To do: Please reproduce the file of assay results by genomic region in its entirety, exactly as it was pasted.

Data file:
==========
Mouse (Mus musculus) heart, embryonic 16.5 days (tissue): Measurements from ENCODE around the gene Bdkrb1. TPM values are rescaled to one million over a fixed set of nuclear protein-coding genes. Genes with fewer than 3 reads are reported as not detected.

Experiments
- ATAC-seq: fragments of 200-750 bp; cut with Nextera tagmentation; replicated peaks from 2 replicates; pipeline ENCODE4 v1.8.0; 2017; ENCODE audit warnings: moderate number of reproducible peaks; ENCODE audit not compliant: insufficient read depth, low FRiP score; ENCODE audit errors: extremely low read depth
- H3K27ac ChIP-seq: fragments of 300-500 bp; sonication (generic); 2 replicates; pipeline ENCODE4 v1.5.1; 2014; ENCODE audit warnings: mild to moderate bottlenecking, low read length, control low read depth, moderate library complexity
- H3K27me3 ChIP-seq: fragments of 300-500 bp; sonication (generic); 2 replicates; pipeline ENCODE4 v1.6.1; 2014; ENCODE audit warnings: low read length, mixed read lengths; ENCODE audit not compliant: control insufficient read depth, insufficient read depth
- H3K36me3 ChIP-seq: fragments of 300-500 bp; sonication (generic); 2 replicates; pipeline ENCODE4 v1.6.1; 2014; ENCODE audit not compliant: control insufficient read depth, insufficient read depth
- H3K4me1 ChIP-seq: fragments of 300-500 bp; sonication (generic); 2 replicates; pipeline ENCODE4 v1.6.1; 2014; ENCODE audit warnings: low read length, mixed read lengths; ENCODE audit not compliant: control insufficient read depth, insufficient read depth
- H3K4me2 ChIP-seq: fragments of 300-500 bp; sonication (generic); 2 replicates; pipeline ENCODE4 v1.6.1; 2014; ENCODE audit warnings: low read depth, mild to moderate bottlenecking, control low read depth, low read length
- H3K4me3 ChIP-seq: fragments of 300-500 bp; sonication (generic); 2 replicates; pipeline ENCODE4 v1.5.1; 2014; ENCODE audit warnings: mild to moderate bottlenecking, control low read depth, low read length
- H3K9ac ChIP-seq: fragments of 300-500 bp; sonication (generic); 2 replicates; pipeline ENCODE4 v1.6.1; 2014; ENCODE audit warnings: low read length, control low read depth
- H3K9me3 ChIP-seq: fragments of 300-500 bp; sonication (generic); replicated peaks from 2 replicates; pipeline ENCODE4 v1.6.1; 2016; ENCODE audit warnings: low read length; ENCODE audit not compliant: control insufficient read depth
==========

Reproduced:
Mouse (Mus musculus) heart, embryonic 16.5 days (tissue): Measurements from ENCODE around the gene Bdkrb1. TPM values are rescaled to one million over a fixed set of nuclear protein-coding genes. Genes with fewer than 3 reads are reported as not detected.

Experiments
- ATAC-seq: fragments of 200-750 bp; cut with Nextera tagmentation; replicated peaks from 2 replicates; pipeline ENCODE4 v1.8.0; 2017; ENCODE audit warnings: moderate number of reproducible peaks; ENCODE audit not compliant: insufficient read depth, low FRiP score; ENCODE audit errors: extremely low read depth
- H3K27ac ChIP-seq: fragments of 300-500 bp; sonication (generic); 2 replicates; pipeline ENCODE4 v1.5.1; 2014; ENCODE audit warnings: mild to moderate bottlenecking, low read length, control low read depth, moderate library complexity
- H3K27me3 ChIP-seq: fragments of 300-500 bp; sonication (generic); 2 replicates; pipeline ENCODE4 v1.6.1; 2014; ENCODE audit warnings: low read length, mixed read lengths; ENCODE audit not compliant: control insufficient read depth, insufficient read depth
- H3K36me3 ChIP-seq: fragments of 300-500 bp; sonication (generic); 2 replicates; pipeline ENCODE4 v1.6.1; 2014; ENCODE audit not compliant: control insufficient read depth, insufficient read depth
- H3K4me1 ChIP-seq: fragments of 300-500 bp; sonication (generic); 2 replicates; pipeline ENCODE4 v1.6.1; 2014; ENCODE audit warnings: low read length, mixed read lengths; ENCODE audit not compliant: control insufficient read depth, insufficient read depth
- H3K4me2 ChIP-seq: fragments of 300-500 bp; sonication (generic); 2 replicates; pipeline ENCODE4 v1.6.1; 2014; ENCODE audit warnings: low read depth, mild to moderate bottlenecking, control low read depth, low read length
- H3K4me3 ChIP-seq: fragments of 300-500 bp; sonication (generic); 2 replicates; pipeline ENCODE4 v1.5.1; 2014; ENCODE audit warnings: mild to moderate bottlenecking, control low read depth, low read length
- H3K9ac ChIP-seq: fragments of 300-500 bp; sonication (generic); 2 replicates; pipeline ENCODE4 v1.6.1; 2014; ENCODE audit warnings: low read length, control low read depth
- H3K9me3 ChIP-seq: fragments of 300-500 bp; sonication (generic); replicated peaks from 2 replicates; pipeline ENCODE4 v1.6.1; 2016; ENCODE audit warnings: low read length; ENCODE audit not compliant: control insufficient read depth